Environmental liability - under-insurance: Clean up your act

cleanup

Environmental insurance is regularly purchased by companies looking to cover historical liabilities rather than their day-to-day operational risks. Tony Lennon examines the reasons behind this decision.

Landowners and lawyers commonly use environmental insurance to provide financial security against potential historical contamination liabilities and to help secure a sale. In this instance, environmental insurance provides financial protection for either the land purchaser or seller, or both, against liabilities — such as future clean up or remediation costs and third-party bodily injury.

But it is often the case that companies that buy environmental insurance as a routine precaution as part of their acquisition due diligence, fail to obtain cover for ongoing operational environmental risks that may be just as significant.

One of the reasons for the reticence to purchase operational cover is that there is considerable confusion regarding the extent of cover provided under a public liability policy for pollution-related damages. These policies are often described as "providing cover for accidental pollution" or "not covering gradual pollution", neither of which adequately describes what cover is actually provided, and more worryingly suggest that more causes of environmental damage are covered than they actually are.

Wide range of liabilities
The International Underwriting Association recently produced a booklet entitled Environmental Risks: insured or not?, which analyses the indemnity provisions of both PL policies and property policies, and concludes that there are a wide range of liabilities arising from environmental damage that are not indemnified under these two standard policies. Therefore, companies should not rely on standard PL insurance to protect against the environmental liabilities they face.

Another reason why companies fail to purchase environmental insurance is that they assume both that contamination problems will never happen to them, and that if problems do arise, the liabilities will be minimal. Sadly, this view is misguided.

The Environment Agency reports approximately 15 serious environmental incidents which are so severe that they bestow serious harm on the environment occur every week. On top of that, there are tens of thousands of less serious incidents that cause damage and loss to occur, all of which could have the potential for causing financial liability for the polluter and claims under a PL policy.

Although it is often only fines by the EA that make the headlines, a fine is only a minor part of the cost associated with a contamination incident. First, there are the expenses associated with the site clean up, then there are post-contamination and third-party land compensation costs, and, often, there are costs for third-party bodily injury, which can amount to hundreds of thousands of pounds.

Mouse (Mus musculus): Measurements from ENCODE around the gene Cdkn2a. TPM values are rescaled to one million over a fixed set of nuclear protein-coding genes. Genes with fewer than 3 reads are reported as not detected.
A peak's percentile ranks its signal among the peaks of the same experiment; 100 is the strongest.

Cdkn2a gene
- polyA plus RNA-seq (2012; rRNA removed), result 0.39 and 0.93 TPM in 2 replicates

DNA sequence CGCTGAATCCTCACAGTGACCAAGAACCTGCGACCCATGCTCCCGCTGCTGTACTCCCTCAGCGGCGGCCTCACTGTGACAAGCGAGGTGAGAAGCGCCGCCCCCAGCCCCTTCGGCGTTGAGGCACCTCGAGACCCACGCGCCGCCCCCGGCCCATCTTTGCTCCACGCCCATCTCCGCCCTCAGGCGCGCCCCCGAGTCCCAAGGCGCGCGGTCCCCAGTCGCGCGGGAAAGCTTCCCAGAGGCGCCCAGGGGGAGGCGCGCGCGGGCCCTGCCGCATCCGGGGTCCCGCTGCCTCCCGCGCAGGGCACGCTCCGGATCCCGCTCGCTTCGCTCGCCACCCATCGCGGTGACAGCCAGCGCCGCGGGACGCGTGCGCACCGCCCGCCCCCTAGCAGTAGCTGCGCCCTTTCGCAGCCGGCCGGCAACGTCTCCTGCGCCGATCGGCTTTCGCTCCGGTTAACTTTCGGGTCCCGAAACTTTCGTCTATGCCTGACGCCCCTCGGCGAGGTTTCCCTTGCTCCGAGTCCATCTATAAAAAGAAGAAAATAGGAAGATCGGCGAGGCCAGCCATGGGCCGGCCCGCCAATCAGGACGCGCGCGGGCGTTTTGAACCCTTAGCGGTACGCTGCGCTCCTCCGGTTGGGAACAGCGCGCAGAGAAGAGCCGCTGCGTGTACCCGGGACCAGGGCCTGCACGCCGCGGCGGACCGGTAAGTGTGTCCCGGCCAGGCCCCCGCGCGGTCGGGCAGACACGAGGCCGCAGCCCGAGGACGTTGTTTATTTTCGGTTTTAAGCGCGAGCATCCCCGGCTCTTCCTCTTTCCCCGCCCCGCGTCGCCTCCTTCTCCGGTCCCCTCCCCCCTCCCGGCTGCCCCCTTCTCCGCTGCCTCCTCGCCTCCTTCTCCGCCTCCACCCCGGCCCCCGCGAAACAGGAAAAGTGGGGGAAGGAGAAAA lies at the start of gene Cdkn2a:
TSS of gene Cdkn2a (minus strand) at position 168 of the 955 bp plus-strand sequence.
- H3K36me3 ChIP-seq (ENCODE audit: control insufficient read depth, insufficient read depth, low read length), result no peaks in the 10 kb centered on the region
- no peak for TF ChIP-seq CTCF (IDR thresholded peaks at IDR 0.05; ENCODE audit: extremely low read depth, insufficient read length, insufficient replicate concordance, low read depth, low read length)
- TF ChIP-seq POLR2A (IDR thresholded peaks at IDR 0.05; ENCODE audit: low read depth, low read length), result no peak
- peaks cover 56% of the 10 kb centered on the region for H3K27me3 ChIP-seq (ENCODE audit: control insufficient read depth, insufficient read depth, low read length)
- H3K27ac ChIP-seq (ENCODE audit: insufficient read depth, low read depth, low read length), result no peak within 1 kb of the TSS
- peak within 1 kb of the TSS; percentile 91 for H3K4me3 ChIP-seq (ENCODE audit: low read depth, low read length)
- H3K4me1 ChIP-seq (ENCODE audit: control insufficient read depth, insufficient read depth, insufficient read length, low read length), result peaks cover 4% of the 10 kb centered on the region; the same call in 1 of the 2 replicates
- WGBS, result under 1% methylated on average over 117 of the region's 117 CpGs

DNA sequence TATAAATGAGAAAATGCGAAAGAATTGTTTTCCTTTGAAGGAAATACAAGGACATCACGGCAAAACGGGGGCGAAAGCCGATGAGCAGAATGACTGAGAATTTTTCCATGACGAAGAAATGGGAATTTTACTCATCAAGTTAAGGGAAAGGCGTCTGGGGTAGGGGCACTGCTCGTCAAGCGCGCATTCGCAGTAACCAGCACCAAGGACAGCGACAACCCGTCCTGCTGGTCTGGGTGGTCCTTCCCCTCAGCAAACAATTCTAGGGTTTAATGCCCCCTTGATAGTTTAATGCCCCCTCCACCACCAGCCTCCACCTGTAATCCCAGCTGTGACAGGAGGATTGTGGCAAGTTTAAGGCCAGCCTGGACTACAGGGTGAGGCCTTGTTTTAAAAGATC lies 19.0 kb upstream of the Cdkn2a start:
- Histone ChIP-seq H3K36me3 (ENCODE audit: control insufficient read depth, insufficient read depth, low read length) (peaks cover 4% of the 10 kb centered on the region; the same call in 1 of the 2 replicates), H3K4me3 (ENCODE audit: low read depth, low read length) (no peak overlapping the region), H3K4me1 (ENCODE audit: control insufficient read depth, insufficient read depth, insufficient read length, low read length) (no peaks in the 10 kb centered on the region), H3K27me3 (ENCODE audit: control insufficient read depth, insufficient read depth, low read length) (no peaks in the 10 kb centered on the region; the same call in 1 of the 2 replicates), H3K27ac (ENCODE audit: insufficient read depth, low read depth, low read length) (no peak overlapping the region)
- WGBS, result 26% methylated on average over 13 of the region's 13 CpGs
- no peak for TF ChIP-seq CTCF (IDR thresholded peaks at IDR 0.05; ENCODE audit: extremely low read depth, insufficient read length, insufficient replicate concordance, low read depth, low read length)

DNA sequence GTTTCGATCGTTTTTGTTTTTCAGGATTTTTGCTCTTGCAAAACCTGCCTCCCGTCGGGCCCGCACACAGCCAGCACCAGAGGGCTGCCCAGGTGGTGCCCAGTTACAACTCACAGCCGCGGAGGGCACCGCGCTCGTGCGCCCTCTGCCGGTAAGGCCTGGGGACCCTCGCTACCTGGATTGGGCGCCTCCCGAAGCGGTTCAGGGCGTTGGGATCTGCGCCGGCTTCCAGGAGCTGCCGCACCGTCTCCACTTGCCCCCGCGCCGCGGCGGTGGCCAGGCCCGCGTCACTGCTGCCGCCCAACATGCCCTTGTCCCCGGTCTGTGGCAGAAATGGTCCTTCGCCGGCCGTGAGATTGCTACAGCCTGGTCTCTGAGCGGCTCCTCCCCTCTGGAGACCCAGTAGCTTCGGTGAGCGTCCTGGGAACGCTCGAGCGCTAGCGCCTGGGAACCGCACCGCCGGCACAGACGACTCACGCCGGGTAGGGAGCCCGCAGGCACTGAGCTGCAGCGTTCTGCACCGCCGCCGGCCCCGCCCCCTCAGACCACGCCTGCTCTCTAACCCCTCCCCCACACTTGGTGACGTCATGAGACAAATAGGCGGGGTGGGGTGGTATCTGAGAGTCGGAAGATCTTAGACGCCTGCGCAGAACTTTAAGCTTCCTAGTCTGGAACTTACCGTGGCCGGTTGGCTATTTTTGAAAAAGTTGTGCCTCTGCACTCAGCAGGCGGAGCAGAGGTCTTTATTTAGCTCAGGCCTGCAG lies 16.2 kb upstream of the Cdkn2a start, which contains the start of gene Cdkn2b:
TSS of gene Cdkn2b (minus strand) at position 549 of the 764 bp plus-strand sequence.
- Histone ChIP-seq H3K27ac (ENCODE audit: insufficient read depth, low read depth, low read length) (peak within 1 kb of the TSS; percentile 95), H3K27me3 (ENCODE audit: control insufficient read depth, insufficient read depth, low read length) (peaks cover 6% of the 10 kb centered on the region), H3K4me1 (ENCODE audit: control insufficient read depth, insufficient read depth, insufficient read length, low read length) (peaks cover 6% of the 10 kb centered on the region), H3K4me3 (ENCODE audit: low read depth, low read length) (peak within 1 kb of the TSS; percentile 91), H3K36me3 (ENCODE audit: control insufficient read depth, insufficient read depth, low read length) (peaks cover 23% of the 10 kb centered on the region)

Without adequate and appropriate insurance, the manufacturing industry, as we know it today, would cease to exist. The additional costs associated with a pollution incident, if they were ignored, could be the very things that would threaten the existence of a company and seriously affect its 'sustainability'.

In these hard economic times, is it sensible for companies with potential for environmental exposure to question whether or not they can afford environmental insurance? But perhaps the more appropriate question companies should be asking themselves is, 'can we afford not to?'.

Budgeted expenditure on premiums is much easier to manage than an uninsured loss, which will come straight off the company's bottom line and divert management from their prime task — running the company. Many businesses find it difficult to manage the consequences of a significant environmental incident while simultaneously maintaining 'business as usual'.

An example of a typical environmental liability claim is a manufacturing company that had an oil storage tank that fed a heating boiler in its factory. An employee noticed a slight sheen of oil on the surface of a nearby river, and although the company did not think that the oil originated from its premises it initiated an investigation to check.

After an extensive review of fuel usage it was found that more fuel had been used than could be accounted for, and the company concluded that it could be the cause of the oil in the river. The company then contacted its environmental insurers and a full investigation was undertaken. The inspection revealed that the company was the source of the oil, which originated from a leaking underground pipe going from the tank to the boiler.

Costly to remediate
The total cost to clean up the oil, remove impacted soil and re-instate the affected yard was in excess of £150 000. Without insurance, this cost would have been borne by the company, and the incident would probably have resulted in more and longer lasting damage to the environment that would have been even more costly to remediate.

The European Environmental Liability Directive endorses the 'polluter pays' principle, but the directive has been interpreted differently across Europe. In Spain and Portugal it is a compulsory requirement to have operational environmental liability insurance. However, in the UK, Ireland and Germany there is no such legal requirement.

Legislative pressure is undoubtedly going to increase, and prudent companies should be encouraged to 'clean up their act' and make sure that they have the financial resources required to clean up and compensate affected third parties should a contamination occur.

Insurance won't pay a fine associated with an environmental incident, but a fine is likely to be a minor element of the real cost of dealing with environmental damage.

tony lennon chubbTony Lennon is environmental underwriter at Chubb Insurance

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